Open Data: Mother girls
Organisation: Consejo de Redacción (Colombia)
Publication Date: 04/10/2017
Size of team/newsroom:small
DescriptionThe second region in the world with more teenage pregnancy is Latin America and the Caribbean. One out of four births is from a woman under 18 years old. The estimates made by UNICEF, the United Nations Population Fund, the World Bank and the World Health Organization warn this unspoken drama that is evident in several countries. This journalistic investigation is a general analysis of what this data shows in particular, from a regional perspective. Over the last decade in Guatemala, on average, 19 out of 100 births are for teenage mothers under 19 years old (1 in 5). The Government has had to take action, but it has not set a goal to control the problem. Nor are there sufficient resources to face this situation. In Colombia, more than one and a half million teenagers became mothers between 2005 and 2014. A number that approximates to the number of students who go to school every day in rural areas of the country. At the national level, progress was made in reducing the rate of adolescents who became mothers, but the rate of births from girls, under the age of 15, increased until 2014 with almost 4 births per thousand girls. In Bolivia, the rate of teenage pregnancies with respect to the total number of pregnancies is alarming. In 2015, the total number of pregnancies was 290 per thousand. Ecuador is the country of the Andean region with the highest number of pregnancies in adolescents. In Latin America it occupies the second place, after Venezuela. The number of girls and adolescents who become mothers grew up to 45% in Peru between 2005 and 2015. Additional team members: César Molinares Melissa Quin Edilma Prada Daniel Suárez Jorge Morelo Pablo Medina Homar Rogel Luis Yamberla Esther Mamani Gloria Meneses Paola Campos Christian López Sergio Medina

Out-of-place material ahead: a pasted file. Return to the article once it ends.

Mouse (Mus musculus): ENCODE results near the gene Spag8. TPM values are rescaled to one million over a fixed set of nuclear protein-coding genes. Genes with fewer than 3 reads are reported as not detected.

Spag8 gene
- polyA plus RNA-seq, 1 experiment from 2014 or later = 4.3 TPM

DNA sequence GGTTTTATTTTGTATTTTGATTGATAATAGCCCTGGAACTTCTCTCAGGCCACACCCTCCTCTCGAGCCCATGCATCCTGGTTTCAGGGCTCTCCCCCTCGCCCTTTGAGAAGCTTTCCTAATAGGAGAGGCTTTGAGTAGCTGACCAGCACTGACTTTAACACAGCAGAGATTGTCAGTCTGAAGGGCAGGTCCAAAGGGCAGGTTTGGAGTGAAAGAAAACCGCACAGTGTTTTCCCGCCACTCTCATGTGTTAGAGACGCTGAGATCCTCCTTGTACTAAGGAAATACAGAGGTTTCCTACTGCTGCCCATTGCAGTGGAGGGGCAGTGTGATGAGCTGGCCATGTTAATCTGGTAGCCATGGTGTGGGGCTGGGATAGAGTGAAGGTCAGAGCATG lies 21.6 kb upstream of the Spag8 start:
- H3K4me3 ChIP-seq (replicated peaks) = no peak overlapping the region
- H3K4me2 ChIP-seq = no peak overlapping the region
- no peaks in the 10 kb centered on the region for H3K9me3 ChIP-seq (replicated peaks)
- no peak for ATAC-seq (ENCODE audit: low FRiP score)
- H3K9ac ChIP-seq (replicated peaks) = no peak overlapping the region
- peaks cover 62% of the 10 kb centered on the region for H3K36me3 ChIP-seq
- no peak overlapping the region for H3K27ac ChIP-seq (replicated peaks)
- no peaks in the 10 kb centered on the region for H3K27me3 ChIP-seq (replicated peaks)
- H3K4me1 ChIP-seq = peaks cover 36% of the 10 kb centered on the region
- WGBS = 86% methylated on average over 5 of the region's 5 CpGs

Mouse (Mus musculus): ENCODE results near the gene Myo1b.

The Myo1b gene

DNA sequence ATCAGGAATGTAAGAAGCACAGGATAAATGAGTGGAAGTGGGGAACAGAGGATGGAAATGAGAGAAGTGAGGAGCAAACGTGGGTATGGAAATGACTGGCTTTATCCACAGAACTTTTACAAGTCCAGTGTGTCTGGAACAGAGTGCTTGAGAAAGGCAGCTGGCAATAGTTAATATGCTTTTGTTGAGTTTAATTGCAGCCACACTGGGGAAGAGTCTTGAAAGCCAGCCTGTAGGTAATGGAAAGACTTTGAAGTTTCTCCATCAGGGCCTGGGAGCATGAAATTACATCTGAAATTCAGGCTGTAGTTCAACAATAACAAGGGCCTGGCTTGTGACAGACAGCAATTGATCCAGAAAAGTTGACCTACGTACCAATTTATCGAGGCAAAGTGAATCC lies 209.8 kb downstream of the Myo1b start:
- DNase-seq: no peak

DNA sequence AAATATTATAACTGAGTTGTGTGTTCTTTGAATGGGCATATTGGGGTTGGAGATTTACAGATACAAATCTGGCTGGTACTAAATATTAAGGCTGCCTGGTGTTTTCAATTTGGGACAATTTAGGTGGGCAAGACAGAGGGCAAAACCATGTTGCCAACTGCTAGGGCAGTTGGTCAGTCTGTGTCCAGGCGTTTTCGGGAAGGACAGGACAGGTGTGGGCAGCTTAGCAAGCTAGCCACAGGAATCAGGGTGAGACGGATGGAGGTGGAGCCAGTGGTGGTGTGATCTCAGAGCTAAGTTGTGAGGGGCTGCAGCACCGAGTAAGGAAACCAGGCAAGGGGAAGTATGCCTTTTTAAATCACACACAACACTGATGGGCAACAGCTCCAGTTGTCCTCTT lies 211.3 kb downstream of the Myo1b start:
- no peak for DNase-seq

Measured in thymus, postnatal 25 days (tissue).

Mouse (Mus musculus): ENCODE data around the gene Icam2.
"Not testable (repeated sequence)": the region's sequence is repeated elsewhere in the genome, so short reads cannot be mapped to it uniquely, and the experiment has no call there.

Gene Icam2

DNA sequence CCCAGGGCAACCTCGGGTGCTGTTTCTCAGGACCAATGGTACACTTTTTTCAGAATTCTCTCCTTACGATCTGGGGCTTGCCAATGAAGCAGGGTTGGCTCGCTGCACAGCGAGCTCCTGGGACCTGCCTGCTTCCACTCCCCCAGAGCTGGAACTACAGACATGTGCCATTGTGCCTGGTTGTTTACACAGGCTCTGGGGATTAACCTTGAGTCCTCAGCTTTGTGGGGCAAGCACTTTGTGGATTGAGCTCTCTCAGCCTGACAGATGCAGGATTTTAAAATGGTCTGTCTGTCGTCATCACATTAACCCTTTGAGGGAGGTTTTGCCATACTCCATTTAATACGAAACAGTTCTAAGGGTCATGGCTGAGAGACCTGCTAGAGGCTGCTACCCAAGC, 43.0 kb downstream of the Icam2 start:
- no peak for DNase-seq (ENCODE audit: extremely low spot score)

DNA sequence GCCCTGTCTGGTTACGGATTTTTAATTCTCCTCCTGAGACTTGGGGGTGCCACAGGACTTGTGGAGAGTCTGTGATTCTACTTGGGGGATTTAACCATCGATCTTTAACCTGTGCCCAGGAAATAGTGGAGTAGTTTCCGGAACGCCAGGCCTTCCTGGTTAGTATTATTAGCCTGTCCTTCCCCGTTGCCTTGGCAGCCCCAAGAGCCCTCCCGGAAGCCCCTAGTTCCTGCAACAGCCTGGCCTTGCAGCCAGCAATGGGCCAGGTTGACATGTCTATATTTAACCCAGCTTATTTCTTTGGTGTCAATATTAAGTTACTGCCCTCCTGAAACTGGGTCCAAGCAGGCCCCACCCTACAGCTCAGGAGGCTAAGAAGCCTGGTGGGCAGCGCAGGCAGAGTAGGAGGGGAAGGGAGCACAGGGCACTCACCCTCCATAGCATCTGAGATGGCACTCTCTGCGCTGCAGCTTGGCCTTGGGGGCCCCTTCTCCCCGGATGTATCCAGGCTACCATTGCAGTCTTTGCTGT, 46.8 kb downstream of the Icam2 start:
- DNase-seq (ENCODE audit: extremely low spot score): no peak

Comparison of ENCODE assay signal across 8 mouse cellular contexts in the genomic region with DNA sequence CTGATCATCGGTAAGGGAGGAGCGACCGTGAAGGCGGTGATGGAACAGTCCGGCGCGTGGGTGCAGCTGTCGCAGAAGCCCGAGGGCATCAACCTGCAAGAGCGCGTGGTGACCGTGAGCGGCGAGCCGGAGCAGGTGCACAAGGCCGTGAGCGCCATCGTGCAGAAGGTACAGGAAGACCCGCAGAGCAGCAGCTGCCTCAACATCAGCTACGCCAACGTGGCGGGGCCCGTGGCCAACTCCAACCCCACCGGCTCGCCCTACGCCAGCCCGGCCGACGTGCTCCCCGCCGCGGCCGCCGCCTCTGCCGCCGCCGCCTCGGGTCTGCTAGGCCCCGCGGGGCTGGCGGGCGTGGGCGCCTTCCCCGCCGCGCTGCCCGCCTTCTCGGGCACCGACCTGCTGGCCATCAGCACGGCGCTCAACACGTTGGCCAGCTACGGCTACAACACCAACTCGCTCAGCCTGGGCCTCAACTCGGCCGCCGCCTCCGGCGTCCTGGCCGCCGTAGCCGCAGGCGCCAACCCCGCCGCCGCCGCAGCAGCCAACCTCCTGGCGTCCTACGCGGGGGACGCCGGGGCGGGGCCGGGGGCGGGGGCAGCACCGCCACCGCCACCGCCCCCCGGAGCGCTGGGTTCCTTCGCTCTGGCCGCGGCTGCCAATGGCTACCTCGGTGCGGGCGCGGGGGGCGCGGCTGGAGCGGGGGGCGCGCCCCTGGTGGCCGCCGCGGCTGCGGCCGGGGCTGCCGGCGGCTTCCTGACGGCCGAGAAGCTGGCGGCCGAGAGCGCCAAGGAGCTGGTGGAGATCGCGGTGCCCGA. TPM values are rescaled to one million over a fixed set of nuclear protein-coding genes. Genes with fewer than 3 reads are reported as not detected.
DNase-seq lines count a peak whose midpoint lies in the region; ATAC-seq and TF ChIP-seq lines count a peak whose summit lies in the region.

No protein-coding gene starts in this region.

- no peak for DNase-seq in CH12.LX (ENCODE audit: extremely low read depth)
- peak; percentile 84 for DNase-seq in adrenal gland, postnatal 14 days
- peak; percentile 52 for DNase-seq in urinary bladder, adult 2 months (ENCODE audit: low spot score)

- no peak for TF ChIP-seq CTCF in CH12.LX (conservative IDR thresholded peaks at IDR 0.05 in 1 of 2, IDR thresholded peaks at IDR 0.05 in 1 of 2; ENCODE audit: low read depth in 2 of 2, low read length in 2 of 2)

What makes this project innovative? What was its impact?A digital tool was built after a detailed and rigorous analysis of the data was made. In which the data of the three countries, Colombia, Guatemala and Peru are published and important comparisons are established. The access to the information in Ecuador and Bolivia was difficult, due to the restrictions imposed by governments. Despite this scenario, a large amount of information was accumulated and analyzed. There was a differential factor in conducting an investigation with rural radio and television journalists, as well as representatives of specific ethnic groups, who had better access to populations. A report on teenage pregnancy in the Ministry of Health was made public in Colombia, on the day the investigation was presented. Which gives some peace of mind when the numbers shown another reality that is even more complex. Several non-governmental organizations, with an interest in access to public information and open data, approached to Consejo de Redacción to propose a more effective alliance related to the subject of open data.
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